Culinary darling of the nation Nadiya Hussain releases her latest cook book and television show
I didn’t have to read much of Nadiya’s British Food Adventure to know that I’d love this book. Her dedication note at the start to her grandparents had me hooked and I knew exactly what she was talking about. Nadiya is relatable in so many ways; without meeting her, I feel as though I have always known her. I loved flicking through the book to see all the delicious food pictures and recipes, but it was the introduction that really drew me in. Reading about Nadiya’s parents was like reading about my own mum and dad. Her childhood experiences were the same as mine, her upbringing was the same as mine, even our family roots went back to the neighbouring countries of Pakistan and Bangladesh. Hers is a story that speaks to the many intersecting and enriching identities that make up modern Britain, and that so many can relate to. It is wonderful to see her in print and on screen.
On her television show Nadiya has been great to watch. She’s a simple soul, sharing simple recipes, in simple terms. Her cooking is heartfelt and accessible. It has been especially enjoyable watching her take a British ingredient, add a little Bengali touch to it and create something that looks amazing. The episode where Nadiya was harvesting asparagus was a favourite. Having religiously watched the series so far, and being a passionate cook myself, I couldn’t wait to start on her cookbook.
I began with the ‘Tandoori Cod Burger’ for a refreshing lunch. The recipe was incredibly simple to follow, just mixing together shop-bought tandoori masala with Greek yoghurt, salt and oil. Now, having always made my own tandoori spice mix, this was a little difficult for me, and I’ve never used yoghurt in fish marinades. Nevertheless, I went ahead and cooked the cod just as Nadiya had instructed. The recipe directed to cook the fish as soon as the marinade had been applied. I personally, would have left the fish to absorb the flavours for an hour or so, and then cooked it. While the fish was resting, I decided to toast my slices of brioche loaf. This detail however, had been left out in the recipe; it was only from watching the series that I remembered Nadiya toasting the bread. As for the fish itself, I felt it could have done with a little more zing. A little spice maybe, some freshly chopped coriander or even a squeeze of fresh lemon or lime.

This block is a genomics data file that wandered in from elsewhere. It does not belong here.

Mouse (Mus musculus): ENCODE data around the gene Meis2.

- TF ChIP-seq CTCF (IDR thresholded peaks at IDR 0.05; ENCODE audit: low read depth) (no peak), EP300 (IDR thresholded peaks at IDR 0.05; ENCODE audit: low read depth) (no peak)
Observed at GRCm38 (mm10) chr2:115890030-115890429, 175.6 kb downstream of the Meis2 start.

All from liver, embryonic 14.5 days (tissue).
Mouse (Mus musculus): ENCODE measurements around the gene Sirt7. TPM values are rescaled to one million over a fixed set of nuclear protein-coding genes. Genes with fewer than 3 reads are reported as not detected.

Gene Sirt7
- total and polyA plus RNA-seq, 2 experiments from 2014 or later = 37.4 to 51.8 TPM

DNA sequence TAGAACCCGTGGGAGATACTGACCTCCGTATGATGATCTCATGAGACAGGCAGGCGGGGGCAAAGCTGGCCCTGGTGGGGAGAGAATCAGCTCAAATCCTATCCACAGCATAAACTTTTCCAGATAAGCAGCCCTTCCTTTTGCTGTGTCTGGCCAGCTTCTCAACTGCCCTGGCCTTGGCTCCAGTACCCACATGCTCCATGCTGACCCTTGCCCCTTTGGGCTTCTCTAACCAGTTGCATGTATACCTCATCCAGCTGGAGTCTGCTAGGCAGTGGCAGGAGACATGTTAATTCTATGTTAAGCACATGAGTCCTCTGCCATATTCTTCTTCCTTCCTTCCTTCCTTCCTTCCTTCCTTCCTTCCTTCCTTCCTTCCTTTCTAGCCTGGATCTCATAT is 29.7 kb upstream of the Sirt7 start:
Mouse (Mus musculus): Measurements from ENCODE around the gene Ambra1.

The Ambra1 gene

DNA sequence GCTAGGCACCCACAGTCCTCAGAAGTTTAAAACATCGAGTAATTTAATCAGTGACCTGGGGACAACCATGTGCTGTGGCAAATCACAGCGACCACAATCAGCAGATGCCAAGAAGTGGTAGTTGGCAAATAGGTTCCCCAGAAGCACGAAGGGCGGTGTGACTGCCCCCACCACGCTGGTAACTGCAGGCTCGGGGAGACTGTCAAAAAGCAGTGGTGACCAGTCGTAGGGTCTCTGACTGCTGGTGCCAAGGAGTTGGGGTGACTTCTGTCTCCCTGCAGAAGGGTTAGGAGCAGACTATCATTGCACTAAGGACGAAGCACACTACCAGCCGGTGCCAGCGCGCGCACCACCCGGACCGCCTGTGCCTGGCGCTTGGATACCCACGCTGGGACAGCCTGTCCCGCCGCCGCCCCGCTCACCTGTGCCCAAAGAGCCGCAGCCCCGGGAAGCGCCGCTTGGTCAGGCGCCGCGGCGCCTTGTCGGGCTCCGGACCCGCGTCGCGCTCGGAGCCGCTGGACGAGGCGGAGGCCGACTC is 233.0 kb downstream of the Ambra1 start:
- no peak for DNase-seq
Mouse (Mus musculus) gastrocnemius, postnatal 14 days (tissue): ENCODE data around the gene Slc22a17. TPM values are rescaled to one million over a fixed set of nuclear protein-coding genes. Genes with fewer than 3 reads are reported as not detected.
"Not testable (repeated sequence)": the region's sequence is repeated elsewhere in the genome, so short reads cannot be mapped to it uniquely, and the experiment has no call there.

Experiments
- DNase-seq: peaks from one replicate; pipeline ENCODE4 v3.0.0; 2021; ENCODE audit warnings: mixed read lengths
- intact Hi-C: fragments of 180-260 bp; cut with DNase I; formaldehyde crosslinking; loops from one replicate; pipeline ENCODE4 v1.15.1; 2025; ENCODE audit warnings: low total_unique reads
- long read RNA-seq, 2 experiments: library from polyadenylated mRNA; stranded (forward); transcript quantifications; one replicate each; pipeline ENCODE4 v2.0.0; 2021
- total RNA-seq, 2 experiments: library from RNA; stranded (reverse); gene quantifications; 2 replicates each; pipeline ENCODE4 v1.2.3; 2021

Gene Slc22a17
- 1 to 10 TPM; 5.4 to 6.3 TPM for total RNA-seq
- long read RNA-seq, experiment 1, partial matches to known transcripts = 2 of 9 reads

Nadiya’s ‘Cardamom Banana Drop Scones’ were next on my list to try. They were absolutely delicious and will definitely be a regular dish for our table. The scones are especially good for children; my son was treated to these yummy delights for brunch and he loved them. However, I left out the bananas as we’re not too keen on them in our home. The adaptability of recipes to suit individual tastes is one of the great things about cooking.
I went on to trying out the ‘Masala Eggy Bread’. My version is made the traditional Pakistani way, where bread slices are coated with beaten egg that have been mixed with onions, tomatoes, chillies and fresh coriander, and then shallow fried. I’ve also made this dish using a method that is popular with the Bengali way of cooking, whereby chopped up bread is added to the vegetable eggy mix and then everything is cooked together. Nadiya’s recipe however, was completely different. Bread is dipped into beaten eggs and placed in the frying pan to cook. The onion mixture is scattered over the top before flipping it over. The end result is pleasant and not overpowering. However, instead of adding cumin seeds to the mixture, adding cumin powder to the beaten eggs would probably have worked better and added more taste.
Nadiya’s new book is the first cookbook to enter my kitchen, and I’m pleased to say that it will be staying there for a long time to come. There are many more recipes asking to be tried, with ‘Crab Cakes’ and ‘Country Beans’ next on my list. The layout of the book is flawless and the recipes very clearly written. However, some of the recipes do need a little attention to detail. When writing my own recipes for my readers, I ensure that they are very detailed so that when they’re replicated in other people’s kitchens the final dish looks and tastes exactly like mine.
From watching the show to exploring the recipes, I feel Nadiya’s British Food Adventure is a cookbook that is a must have for every home. It contains a variety of recipes that cover breakfast, brunch, light lunches, simple suppers and the most lushest of puddings. Nadiya’s reinvention and modernisation of classic British dishes with a bit of a Bengali twist is especially wonderful. I’m avidly looking forward to trying more recipes from the book and hope to see even more of Nadiya on the box. She’s a breath of fresh air, a mix of all my favourite television chefs rolled into one!
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